- Ivy - Wednesday 26, 7.30pm, Forres Carlton Hotel, Moray
- Ash - Thursday 27, morning, Alyth Primary School, Perthshire
- Oak - Friday 28, Dawyk Botanic Gardens, near Peebles, Borders
- Birch - Saturday 29, Benmore Botanic Gardens, near Dunoon, Argyll
- Hawthorn - Sunday 30, Edinburgh Botanic Gardens
- Willow - Monday 31, Logan Botanic Gardens, near Stranraer
I've just put the following press release out, which spells out what it's all about.
A-B-TREE: CELEBRATING SCOTLAND’S LITERARY TREE TRADITION
Sutherland-based writer Mandy Haggith is leading a national project which celebrates the traditional Scottish link between trees and writing. Known as the Tree Ogham, or Tree Alphabet, each letter of the Gaelic alphabet has an associated tree or shrub.
To celebrate this ancient connection, Mandy is organising a series of creative writing events in woods and gardens around Scotland, one for each letter and species. The events are happening during autumn 2011, as part of the International Year of Forests.
Mandy said, ‘I love trees and I find them a great inspiration for writing, not least because of all the legends about them and the amazing facts about their historical uses. This project is a way for me to encourage other people to connect with the rich tradition rooted in the Gaelic tree alphabet, pick up a pencil and paper (both of which come from trees) and let their imaginations run riot.’
The Gaelic alphabet has 18 letters, so there will be 18 events. These blend folklore, practical uses and ecology of trees while being playful with words during a walk in the woods. Most of the events are public and they are being hosted by schools, community woodland groups and environmental organisations around Scotland, from Borgie to Stranraer and from Skye to Angus, including the four Royal Botanical Gardens in Edinburgh, the Borders, Argyll and Dumfries. The project is made possible by funding from Forestry Commission Scotland and Hi-Arts.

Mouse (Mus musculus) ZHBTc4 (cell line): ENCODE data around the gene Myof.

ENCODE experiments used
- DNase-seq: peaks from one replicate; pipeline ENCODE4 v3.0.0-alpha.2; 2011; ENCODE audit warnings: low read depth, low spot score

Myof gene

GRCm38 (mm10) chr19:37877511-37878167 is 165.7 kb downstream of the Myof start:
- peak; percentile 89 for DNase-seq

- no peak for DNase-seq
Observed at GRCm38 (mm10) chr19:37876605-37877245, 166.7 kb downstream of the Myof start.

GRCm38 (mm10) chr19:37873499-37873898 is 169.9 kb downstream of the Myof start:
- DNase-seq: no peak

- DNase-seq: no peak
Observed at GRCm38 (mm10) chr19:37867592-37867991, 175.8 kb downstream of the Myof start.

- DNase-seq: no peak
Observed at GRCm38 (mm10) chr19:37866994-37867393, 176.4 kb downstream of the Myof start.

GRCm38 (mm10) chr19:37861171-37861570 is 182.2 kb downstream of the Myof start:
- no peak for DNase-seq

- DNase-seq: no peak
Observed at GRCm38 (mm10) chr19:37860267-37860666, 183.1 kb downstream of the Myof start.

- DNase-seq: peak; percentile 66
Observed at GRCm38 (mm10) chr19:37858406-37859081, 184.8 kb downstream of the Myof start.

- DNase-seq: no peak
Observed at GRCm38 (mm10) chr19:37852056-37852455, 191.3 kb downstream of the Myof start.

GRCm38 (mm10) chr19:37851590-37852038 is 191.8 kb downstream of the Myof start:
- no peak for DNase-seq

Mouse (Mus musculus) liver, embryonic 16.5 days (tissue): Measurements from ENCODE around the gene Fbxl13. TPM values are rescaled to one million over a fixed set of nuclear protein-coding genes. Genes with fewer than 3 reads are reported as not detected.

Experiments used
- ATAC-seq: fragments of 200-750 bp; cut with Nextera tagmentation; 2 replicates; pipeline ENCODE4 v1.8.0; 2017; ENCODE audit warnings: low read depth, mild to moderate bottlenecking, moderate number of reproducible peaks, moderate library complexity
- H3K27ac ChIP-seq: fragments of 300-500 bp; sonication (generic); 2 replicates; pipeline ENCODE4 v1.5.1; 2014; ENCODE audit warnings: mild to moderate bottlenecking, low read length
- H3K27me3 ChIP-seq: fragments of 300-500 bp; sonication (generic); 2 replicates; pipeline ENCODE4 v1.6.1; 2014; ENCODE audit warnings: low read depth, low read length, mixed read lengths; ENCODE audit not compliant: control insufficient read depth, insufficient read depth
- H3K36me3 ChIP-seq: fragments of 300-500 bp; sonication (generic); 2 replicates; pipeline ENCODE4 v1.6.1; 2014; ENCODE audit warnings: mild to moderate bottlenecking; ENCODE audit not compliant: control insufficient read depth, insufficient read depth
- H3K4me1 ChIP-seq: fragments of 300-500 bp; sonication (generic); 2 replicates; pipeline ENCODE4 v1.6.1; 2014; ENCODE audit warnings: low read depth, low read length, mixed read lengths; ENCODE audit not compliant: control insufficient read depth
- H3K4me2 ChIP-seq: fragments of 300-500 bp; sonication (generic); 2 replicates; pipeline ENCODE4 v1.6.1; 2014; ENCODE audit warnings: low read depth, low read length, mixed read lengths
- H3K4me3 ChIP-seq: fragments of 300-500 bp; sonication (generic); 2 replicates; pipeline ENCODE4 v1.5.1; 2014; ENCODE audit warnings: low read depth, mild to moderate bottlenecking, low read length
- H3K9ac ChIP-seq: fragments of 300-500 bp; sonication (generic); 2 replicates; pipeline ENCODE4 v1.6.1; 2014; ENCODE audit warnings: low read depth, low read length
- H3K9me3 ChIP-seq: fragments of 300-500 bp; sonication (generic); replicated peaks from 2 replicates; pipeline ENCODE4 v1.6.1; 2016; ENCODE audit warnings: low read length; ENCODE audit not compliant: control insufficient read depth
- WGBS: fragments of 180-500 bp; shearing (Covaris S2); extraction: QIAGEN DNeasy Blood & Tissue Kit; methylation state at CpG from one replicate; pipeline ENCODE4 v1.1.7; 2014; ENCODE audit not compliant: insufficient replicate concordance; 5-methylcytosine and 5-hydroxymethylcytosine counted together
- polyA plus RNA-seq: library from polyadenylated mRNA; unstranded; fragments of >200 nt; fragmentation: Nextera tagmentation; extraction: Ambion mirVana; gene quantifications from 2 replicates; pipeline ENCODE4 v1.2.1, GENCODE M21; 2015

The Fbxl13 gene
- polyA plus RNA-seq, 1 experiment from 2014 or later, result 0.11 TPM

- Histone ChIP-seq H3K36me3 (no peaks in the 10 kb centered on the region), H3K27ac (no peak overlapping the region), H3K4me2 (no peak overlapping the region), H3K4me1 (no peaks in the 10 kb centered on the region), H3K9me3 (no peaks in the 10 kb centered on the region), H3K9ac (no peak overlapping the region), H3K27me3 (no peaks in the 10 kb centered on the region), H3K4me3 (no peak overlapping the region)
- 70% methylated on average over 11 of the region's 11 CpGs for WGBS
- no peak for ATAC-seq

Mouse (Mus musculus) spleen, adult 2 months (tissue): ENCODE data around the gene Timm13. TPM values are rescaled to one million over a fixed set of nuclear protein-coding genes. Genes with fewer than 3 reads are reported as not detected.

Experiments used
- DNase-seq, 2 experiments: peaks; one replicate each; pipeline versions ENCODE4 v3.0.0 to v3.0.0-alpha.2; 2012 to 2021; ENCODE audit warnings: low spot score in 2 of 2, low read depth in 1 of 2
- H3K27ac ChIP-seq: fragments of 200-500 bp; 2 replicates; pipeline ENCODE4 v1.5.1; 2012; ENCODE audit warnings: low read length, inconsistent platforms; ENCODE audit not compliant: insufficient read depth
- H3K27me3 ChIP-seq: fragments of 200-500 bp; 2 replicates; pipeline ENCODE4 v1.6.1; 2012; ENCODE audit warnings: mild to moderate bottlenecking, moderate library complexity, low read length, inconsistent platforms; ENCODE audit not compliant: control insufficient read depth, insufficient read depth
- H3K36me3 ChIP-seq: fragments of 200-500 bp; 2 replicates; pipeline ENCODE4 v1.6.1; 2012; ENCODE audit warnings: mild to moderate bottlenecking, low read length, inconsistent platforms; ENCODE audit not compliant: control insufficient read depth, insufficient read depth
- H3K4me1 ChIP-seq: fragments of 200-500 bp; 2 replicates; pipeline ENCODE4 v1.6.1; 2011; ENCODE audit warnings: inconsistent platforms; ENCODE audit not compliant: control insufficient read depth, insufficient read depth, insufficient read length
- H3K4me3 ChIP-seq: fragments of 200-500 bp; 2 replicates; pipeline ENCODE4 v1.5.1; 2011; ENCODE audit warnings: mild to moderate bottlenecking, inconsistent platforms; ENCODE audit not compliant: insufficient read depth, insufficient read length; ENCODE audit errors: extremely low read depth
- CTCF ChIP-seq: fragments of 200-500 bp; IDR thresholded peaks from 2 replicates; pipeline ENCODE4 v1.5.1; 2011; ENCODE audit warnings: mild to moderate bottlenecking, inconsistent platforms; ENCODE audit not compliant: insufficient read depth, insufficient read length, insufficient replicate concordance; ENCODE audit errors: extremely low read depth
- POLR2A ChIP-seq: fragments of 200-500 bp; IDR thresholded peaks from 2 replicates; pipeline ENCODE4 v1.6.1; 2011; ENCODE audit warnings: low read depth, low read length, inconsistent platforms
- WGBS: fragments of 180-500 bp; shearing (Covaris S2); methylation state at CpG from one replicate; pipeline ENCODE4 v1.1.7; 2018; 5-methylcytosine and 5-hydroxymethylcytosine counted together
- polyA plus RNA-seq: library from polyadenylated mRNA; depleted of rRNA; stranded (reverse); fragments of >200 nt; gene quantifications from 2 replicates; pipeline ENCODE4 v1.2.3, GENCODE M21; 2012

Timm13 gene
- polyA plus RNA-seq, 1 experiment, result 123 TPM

Events so far have included an afternoon with Stoer and Lochinver Primary Schools, a morning with some mental health service users from Inverness, a session in the woods on Skye with children from Shetland, Orkney, Argyll and the Western Isles. There have also been public events with the Woodland Trust, Trees for Life and the Falkland Centre for Stewardship. The final six events are coming up between now and the end of October.
Mandy said, ‘I’ve been delighted so far by all the leafy words sprouting from participants’ pencils!’
ABOUT MANDY HAGGITH:
Mandy is a writer who lives on a coastal woodland croft in Assynt. She has published dozens of nature poems in literary magazines, has two poetry collections (letting light in and Castings) and her novel, The Last Bear, won the Robin Jenkins Literary Award for environmental writing in 2009. This novel is structured around the Ogham: each of its chapters is called after a tree and draws on the Celtic tree lore for that species.
Mandy has been a forest researcher and activist for the past fourteen years, prior to which she was an academic specialising in computer tools to support environmental decisions. She has worked on forest issues for many organisations, including the Centre for International Forestry Research, WWF, Greenpeace, the Taiga Rescue Network, Culag Woods and Assynt Foundation. She was the co-ordinator of the European Environmental Paper Network from 2005-2009.
Mandy is an experienced facilitator of writing events, she has led many creative writing retreat weeks and poetry courses, as well as evening classes, guided writing walks and workshops.
For more information contact Mandy Haggith on 01571 844020 or mobile 07734 235704.Email: firstname.lastname@example.org, Website: http://mandyhaggith.worldforests.org/a-b-tree.asp